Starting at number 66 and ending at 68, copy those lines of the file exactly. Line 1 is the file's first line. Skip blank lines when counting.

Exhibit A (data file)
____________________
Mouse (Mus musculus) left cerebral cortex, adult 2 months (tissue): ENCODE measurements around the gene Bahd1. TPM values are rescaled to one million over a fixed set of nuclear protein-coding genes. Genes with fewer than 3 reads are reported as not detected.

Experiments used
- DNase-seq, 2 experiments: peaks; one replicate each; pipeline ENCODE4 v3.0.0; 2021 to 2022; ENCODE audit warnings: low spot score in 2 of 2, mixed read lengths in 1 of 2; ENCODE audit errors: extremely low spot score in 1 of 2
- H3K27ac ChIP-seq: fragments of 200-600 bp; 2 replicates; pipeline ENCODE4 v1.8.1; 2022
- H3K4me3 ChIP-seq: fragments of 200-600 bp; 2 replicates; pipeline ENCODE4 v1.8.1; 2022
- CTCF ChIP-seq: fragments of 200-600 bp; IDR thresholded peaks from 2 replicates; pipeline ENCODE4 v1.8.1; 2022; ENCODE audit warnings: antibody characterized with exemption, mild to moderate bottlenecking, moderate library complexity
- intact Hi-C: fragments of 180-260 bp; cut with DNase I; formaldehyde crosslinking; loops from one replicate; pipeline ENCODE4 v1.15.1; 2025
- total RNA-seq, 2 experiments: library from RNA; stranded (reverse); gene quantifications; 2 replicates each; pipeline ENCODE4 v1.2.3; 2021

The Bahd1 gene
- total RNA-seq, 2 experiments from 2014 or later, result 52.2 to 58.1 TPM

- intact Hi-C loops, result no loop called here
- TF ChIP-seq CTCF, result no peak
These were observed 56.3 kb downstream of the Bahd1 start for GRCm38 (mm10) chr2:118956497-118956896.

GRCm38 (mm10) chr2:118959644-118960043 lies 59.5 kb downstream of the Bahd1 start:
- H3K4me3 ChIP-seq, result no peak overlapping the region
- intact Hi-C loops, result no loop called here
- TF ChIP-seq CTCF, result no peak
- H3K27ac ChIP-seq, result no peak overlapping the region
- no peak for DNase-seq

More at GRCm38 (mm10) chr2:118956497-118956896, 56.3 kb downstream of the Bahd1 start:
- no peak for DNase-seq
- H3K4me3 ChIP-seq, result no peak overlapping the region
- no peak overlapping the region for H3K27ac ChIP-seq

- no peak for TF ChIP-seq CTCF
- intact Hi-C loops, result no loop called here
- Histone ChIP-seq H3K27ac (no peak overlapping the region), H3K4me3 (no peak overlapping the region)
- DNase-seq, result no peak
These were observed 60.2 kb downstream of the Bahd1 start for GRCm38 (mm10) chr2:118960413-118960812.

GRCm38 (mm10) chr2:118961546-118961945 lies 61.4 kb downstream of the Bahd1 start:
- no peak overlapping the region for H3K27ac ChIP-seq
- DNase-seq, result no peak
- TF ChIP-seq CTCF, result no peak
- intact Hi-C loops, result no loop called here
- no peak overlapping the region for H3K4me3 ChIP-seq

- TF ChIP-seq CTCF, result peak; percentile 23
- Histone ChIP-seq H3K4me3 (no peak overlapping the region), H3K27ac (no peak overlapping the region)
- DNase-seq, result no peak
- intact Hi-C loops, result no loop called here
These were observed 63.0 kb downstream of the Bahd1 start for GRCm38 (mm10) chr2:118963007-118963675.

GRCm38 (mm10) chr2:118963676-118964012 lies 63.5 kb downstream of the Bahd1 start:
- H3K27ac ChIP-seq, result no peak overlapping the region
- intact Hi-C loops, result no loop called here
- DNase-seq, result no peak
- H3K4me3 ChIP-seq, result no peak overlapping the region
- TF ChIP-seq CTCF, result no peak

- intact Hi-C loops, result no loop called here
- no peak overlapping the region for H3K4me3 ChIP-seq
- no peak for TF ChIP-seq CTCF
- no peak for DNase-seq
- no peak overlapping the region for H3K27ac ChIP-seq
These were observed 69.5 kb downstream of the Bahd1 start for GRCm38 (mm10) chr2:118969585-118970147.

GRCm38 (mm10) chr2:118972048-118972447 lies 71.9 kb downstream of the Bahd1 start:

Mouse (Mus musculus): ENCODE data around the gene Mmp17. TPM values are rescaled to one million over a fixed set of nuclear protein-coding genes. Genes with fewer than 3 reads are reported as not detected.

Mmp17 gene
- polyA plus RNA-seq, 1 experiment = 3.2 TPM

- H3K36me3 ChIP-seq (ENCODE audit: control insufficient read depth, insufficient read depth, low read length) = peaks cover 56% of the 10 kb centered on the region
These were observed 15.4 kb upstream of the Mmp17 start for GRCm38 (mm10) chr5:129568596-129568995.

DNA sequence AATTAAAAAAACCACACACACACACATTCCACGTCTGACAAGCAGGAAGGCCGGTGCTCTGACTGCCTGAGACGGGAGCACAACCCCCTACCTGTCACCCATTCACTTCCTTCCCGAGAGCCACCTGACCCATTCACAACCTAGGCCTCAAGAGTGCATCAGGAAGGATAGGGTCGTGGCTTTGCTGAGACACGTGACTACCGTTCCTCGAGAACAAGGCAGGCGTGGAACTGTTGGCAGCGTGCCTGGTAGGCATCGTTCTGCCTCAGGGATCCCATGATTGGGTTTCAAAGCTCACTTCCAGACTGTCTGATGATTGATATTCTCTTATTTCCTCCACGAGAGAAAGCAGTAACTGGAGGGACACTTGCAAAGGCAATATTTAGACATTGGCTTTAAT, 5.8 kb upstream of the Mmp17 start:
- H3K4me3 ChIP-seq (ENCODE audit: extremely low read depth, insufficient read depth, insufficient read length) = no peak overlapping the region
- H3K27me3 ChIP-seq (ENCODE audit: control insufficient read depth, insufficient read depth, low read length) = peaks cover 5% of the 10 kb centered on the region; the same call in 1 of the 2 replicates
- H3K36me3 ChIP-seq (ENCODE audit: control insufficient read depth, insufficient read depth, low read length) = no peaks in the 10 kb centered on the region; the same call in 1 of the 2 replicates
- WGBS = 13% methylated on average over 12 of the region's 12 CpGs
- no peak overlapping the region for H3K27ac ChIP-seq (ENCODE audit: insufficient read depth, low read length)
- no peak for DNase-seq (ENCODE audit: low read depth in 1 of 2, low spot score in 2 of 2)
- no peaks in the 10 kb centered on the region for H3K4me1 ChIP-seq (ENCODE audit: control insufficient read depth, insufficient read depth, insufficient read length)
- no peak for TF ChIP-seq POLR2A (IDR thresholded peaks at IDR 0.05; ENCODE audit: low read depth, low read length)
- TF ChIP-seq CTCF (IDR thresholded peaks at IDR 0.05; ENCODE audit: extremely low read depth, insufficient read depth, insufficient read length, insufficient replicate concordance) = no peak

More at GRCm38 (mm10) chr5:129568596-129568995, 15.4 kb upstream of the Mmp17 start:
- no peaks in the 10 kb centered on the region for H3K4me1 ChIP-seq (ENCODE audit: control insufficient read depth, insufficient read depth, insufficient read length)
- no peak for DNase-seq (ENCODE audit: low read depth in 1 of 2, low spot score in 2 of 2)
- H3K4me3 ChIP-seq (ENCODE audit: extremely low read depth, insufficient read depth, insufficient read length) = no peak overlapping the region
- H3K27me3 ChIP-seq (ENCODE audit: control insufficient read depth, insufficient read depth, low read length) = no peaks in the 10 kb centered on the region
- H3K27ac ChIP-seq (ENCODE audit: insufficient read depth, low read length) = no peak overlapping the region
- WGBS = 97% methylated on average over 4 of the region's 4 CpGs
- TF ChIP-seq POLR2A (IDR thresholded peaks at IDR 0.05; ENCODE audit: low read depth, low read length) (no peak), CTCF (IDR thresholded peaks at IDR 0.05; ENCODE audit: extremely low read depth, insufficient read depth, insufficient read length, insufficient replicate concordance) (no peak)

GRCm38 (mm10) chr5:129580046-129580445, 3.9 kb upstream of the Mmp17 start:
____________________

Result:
- no peak for TF ChIP-seq POLR2A (IDR thresholded peaks at IDR 0.05; ENCODE audit: low read depth, low read length)
- TF ChIP-seq CTCF (IDR thresholded peaks at IDR 0.05; ENCODE audit: extremely low read depth, insufficient read depth, insufficient read length, insufficient replicate concordance) = no peak

More at GRCm38 (mm10) chr5:129568596-129568995, 15.4 kb upstream of the Mmp17 start: